It was simple, really.
I was sitting outside of a coffee shop, grinding out page after page of this book I've been ghostwriting, when my thoughts were sudenly interrupted.
"Is this your dog?"
"It is!" I exclaimed. "I think she's confused right now. Normally, there are lots of people sitting out here, and they pet her and feed her table scraps. But today, because of the rain, it's just me."
He smiled. "Cool. What kind of dog is she?"
"She's an Australian shepherd mix. Whatever she is, she's super smart. She knows every store on University with dog treats behind the counter -- and she can even tell who works there and who is just shopping."
"They let you do that? Take her to stores with you?"
My turn to smile. "Are you from the Midwest?"
"Because my family says the exact same thing."
He seemed pleasant enough as we talked a bit about the Midwest. Soon, we realized we both worked in college admissions. I thought it would be fun chat with someone who does what I do -- compare notes. That sort of thing.
But at that moment, the conversation promptly shifted from us talking to him talking. At me. It was like a parody of everything I've seen on social media and feminist websites.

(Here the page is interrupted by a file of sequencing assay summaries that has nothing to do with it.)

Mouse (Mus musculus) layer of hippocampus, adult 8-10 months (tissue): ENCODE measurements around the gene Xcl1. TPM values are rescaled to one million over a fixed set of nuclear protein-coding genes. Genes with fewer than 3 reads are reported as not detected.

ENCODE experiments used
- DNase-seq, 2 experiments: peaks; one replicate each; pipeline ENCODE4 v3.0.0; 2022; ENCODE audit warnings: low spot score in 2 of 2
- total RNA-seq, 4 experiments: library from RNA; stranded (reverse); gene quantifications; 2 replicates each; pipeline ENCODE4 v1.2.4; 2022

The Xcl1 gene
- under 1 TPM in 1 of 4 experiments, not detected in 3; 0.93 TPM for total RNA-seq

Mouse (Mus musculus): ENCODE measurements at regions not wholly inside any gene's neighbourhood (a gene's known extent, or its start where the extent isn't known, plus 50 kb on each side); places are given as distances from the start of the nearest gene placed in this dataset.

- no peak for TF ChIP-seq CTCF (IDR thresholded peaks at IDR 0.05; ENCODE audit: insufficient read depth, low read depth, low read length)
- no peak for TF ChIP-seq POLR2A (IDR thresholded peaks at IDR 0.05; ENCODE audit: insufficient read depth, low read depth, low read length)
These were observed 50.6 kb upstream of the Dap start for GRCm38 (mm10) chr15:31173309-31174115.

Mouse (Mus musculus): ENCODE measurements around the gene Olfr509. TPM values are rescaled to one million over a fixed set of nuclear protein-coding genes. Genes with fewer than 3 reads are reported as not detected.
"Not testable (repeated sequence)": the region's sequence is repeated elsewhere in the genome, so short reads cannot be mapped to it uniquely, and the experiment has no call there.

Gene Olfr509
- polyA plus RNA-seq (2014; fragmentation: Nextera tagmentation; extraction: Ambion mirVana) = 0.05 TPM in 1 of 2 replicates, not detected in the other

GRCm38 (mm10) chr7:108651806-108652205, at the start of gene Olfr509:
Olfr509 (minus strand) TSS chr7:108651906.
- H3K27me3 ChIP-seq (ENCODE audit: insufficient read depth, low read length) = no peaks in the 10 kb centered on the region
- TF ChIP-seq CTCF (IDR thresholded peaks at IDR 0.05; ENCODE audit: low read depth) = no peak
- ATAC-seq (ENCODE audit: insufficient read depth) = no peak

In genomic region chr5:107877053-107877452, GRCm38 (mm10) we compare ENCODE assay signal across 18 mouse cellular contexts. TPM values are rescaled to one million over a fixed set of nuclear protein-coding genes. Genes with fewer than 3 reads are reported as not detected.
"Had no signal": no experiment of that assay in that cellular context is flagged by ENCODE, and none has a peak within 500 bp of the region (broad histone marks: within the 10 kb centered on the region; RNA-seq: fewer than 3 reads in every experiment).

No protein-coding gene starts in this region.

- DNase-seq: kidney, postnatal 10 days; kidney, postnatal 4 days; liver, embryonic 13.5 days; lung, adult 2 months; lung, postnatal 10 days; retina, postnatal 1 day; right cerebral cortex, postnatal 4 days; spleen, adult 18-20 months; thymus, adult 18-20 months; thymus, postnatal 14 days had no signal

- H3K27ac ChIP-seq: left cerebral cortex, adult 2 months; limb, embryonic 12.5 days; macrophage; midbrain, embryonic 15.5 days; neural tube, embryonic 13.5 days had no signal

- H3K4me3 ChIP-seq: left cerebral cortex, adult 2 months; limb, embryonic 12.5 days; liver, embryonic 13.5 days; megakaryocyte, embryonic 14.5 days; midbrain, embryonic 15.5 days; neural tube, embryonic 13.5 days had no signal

(Strangely, some people don't "believe in" mansplaining. There are too many studies on this for me to agree -- that said, not all of the studies are good studies. And not every study proves that men are the problem. I think that women would benefit tremendously from doing some assertiveness training, and/or actively working on speaking up more clearly and more often.
Also, "mansplaining," to me, means a pretty specific thing: in Bachman's words, "It's when a man condescendingly [or perhaps self-righteously] explains something to a woman that she already knows."
It does not mean, "When a man expresses a different opinion from a woman." And it doesn't mean, "When a man asks for or uses evidence to dispute a woman's opinion or 'lived experience.'"
Here's a video that discusses a few studies -- I post it with hesitation, because I'm not wild about every study mentioned. We can discuss them in the comments, if you're interested.)
Compounding the humor of the situation was the fact that this kid was like 23.
He started explaining all the hard work he does every spring, summer, and fall to recruit new students (I no longer actively recruit students; they come to me, and I accept them if I have space) and how to negotiate rates (he's charging about a third of what I charge).
I listened, because I was curious. I know I'm great at what I do, but I'm not so arrogant as to think I can't learn anything from other people...
But then he started talking about his refund policy.
Refund policy? What on earth is this guy doing that people want refunds? Who is he working with?
Suppressing a yawn, I made a suggestion:
"Double your rates and stop negotiating with people. You'll make the same amount of money in half the time."
This made him flustered and defensive; he started talking really quickly. And then -- he asked me a question.
"How much do you charge?"
It's not a question I love answering, but it's not like my rates aren't clearly listed on my website, so I told him.
"How can you charge that much?!" he exclaimed.
"Because I --"
And then he kept talking... until he asked again, "How can you charge that much?!"